What a day, I didn't think I was going to sweep all my targets for the day! I have to figure out what I can look for tomorrow for the half day I have left.









Saturday, November 28, 2015

Slip Sliding Away

I'd been planning to head for the Texas Panhandle for a couple of weeks. I had been making queries of locals and bought my ticket. The plan was to fly up the day after Thanksgiving and return on the Monday after. So on Monday before there is a tropical storm in the Pacific. Oh, and its remnants are going to move across the panhandle on Friday and crash into a cold front and turn into freezing rain.

Thanksgiving evening I check and the forecast is for the roads in Lubbock to remain open until the evening then it should warm up enough to get out late Saturday morning. The prediction is for the it stay clear and ice free to the south. Plan B, maybe I could get to the Guadalupe Mountains and look for Juniper Titmouse if it was clear to the south.

I left Houston uneventfully. I got a call from Fat Tony (aka Anthony Hewetson) that things were getting bad fast as I waited for my connection in DFW. My flight was here though no problem, I even saw the crew go on-board. When it got time to board the gate agent started to announce the boarding then was stopped in mid-sentence by her radio and she changed the announcement to a delayed boarding. With out missing a beat she thought out loud on the microphone and said "Oh that's no good the pilots just deplaned". But the flight had not been officially cancelled.

It didn't take too long to get the official word that the flight was cancelled. About 100 people headed to the kiosk to re-book. I got in line and on a whim just called the airline customer service number and re-booked in about 5 minutes while the first person in line about 100 people in front of me was still trying get seats. I even got a premium seat upgrade for free.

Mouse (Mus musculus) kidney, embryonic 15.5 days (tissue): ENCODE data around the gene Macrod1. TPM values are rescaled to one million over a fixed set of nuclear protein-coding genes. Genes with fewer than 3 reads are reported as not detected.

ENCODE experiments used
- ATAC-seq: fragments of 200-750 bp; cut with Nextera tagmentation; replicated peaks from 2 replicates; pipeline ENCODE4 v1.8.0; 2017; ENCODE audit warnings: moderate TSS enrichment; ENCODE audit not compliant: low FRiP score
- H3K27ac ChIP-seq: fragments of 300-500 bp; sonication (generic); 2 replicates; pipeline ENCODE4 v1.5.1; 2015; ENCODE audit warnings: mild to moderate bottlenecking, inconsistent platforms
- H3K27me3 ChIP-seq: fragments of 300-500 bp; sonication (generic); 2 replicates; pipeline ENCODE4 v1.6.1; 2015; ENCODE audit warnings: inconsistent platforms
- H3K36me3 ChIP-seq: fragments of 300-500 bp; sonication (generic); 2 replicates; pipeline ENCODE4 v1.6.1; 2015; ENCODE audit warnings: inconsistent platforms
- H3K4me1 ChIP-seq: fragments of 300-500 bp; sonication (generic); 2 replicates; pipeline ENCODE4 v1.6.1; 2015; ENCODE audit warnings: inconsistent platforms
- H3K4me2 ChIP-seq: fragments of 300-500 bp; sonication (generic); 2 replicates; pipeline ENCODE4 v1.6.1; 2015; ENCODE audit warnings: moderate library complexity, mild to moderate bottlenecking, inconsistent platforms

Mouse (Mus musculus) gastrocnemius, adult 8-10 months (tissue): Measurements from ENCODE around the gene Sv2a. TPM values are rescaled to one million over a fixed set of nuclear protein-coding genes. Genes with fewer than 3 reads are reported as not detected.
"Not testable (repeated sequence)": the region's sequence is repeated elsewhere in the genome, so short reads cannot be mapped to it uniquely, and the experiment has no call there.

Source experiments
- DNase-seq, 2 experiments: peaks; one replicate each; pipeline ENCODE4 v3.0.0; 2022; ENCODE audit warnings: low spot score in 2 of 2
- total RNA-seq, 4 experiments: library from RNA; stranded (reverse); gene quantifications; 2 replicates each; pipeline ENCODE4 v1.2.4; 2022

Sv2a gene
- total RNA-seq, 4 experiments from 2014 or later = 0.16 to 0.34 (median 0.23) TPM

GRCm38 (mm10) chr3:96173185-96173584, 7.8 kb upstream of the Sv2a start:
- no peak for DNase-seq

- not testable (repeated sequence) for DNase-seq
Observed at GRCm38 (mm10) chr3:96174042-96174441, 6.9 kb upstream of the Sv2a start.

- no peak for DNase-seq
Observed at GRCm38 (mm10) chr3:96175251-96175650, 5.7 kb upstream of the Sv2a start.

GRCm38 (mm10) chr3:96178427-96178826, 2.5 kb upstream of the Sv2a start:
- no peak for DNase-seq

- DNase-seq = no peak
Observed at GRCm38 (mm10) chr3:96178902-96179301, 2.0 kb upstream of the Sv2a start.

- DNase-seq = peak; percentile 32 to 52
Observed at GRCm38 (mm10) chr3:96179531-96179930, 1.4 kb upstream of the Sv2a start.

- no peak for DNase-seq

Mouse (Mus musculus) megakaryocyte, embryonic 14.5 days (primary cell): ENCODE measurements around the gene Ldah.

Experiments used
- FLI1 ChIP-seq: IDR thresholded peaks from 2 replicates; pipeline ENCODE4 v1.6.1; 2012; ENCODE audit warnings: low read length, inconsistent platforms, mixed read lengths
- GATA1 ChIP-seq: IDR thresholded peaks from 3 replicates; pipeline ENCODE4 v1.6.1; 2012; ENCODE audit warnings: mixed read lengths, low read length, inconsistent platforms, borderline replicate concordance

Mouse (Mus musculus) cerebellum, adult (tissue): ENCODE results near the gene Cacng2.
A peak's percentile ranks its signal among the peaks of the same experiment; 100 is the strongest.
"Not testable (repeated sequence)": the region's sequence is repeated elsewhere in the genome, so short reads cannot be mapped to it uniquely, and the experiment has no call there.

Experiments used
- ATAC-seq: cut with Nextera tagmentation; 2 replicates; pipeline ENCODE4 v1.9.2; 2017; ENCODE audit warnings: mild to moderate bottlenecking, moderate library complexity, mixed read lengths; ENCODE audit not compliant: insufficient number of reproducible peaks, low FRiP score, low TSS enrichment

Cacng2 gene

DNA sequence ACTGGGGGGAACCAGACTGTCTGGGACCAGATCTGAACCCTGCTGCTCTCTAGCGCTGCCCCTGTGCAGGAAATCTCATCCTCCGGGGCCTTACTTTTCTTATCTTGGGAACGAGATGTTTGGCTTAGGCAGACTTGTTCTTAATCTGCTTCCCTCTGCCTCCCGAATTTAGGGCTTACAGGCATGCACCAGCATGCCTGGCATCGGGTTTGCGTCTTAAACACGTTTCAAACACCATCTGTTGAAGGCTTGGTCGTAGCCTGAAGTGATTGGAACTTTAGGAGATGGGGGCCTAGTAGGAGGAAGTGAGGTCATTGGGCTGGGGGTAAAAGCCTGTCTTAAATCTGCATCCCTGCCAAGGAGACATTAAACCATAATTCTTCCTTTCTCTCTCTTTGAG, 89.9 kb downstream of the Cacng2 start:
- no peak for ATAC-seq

The weather got a little better and I got to Lubbock and defrosted an icy car and got snug in my room with some takeout and a six pack of Stone IPA. Trouble was the ice was building to the south and not so much to the northwest. I watched and the pattern stayed that way all evening and even at 6 am it was still the same. No Guads for me.

Smyer Playa
I decided to head to the north west and do what I could do. I made a list of sites and loaded them into my GPS and headed west to Smyer Playa to look for Ring-necked Pheasant. The roads were fine until I got there, highways completely clear, other paved roads had ruts through the ice so it wasn’t a problem getting there. The road to Smyer Playa was a slick mess. I was fishtailing in the mud for about a half mile. I got part way down to the playa and saw ice on the road and decided to park and walk the rest of the way. No luck on pheasants.

I headed to a site in Parmer County where that has been a Rough-legged Hawk was reported a few days ago. It was a 55 miles cross country but that’s where the birds are. Not a mile down the road I spotted by first bueteo of the trip. It was a long way off and I had to get the scope out. A few minutes of study and Yes, Ferruginous Hawk for Year Bird 477. That made me feel a little better.

It must have been really cold last night,  I see several mostly frozen small ponds. On one there is a very confused looking Killdeer slipping as he/she walks.

Bonaparte's Gull, Lamb County
First County Record?
I bit further down the same road I found another playa, but this one was not frozen and had a bunch of ducks. No real variety but then I noticed a small gull. I tried to make it into a Little Gull, but the dark primaries made it all Bonaparte's Gull, According to Fat Tony its likely a first county record. There are no other records in eBird nor Jim Peterson's TexasBirdImages.org